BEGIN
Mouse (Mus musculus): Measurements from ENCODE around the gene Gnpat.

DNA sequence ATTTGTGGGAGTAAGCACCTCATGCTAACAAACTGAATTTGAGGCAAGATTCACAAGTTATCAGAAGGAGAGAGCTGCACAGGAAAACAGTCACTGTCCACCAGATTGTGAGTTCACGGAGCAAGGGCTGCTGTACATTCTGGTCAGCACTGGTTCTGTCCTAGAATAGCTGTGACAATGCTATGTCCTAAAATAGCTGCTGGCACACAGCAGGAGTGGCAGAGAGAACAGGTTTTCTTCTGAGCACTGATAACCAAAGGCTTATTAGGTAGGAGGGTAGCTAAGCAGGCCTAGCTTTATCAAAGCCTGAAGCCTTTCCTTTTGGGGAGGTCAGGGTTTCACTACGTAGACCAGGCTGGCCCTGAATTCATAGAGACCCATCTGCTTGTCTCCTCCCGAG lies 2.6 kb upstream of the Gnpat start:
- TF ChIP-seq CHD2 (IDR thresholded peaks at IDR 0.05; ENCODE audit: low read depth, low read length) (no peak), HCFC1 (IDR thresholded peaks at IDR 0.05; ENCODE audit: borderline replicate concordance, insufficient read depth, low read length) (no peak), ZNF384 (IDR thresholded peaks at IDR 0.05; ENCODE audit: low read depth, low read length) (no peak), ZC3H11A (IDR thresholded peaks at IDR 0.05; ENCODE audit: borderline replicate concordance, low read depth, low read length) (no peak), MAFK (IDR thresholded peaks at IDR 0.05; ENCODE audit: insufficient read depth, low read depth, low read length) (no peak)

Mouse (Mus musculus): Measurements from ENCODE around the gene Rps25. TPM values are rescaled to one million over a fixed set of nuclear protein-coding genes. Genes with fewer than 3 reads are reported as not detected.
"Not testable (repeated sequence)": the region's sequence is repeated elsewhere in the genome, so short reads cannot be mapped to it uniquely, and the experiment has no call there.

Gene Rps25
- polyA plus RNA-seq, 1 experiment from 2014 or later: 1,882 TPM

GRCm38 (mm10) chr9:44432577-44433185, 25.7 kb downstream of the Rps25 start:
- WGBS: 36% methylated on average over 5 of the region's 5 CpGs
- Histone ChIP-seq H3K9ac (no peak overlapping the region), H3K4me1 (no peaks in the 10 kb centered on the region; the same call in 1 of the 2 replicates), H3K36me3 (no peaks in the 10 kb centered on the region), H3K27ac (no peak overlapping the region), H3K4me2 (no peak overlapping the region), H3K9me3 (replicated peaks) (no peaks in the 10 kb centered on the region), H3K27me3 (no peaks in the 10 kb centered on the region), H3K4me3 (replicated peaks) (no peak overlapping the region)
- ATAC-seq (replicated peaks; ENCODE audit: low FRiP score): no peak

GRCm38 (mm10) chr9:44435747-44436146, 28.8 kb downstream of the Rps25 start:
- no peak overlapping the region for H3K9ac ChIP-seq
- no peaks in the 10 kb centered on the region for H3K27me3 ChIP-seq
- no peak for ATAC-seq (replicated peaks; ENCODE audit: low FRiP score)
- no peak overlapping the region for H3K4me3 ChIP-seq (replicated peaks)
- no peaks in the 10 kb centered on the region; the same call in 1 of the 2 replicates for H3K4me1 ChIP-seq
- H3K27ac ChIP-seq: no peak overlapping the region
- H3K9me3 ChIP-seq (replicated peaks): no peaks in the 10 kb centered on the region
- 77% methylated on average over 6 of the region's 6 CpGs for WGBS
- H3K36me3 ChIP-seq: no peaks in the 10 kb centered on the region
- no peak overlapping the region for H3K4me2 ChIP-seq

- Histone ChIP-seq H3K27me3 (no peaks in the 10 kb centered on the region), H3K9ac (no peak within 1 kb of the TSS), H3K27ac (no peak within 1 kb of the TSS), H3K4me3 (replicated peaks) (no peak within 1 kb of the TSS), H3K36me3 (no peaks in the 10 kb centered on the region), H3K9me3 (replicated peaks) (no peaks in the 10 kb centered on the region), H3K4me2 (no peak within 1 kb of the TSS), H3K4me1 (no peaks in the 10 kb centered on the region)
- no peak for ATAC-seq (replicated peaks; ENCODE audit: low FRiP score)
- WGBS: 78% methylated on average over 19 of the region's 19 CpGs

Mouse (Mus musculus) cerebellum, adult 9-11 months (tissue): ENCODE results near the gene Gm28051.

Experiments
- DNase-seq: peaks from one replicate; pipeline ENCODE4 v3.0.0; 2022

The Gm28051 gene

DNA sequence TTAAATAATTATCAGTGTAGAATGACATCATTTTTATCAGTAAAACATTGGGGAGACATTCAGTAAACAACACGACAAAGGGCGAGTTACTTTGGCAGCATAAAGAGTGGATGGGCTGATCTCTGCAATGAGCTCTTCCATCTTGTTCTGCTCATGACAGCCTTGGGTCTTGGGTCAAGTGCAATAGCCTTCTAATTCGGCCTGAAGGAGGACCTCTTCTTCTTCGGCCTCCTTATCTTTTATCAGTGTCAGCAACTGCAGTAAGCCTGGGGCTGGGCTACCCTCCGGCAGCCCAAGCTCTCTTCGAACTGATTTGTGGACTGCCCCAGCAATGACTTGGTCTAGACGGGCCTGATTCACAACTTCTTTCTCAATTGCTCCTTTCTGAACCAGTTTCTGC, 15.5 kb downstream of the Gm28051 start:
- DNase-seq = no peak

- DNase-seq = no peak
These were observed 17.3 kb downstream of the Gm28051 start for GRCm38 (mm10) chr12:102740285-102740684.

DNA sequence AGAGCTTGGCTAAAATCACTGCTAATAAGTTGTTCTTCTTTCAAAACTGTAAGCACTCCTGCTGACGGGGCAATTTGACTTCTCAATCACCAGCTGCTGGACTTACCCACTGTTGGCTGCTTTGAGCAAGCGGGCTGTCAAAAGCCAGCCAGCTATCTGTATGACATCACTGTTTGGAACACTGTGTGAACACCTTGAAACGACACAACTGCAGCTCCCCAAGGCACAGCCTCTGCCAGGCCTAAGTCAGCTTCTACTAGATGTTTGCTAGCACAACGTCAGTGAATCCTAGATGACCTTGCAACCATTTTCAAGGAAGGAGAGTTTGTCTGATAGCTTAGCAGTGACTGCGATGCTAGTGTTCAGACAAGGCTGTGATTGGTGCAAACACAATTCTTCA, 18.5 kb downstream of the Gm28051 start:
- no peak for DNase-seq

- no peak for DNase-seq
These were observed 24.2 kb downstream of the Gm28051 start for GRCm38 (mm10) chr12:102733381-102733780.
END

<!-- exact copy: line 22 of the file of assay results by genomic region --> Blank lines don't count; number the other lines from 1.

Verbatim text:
- no peak overlapping the region for H3K4me2 ChIP-seq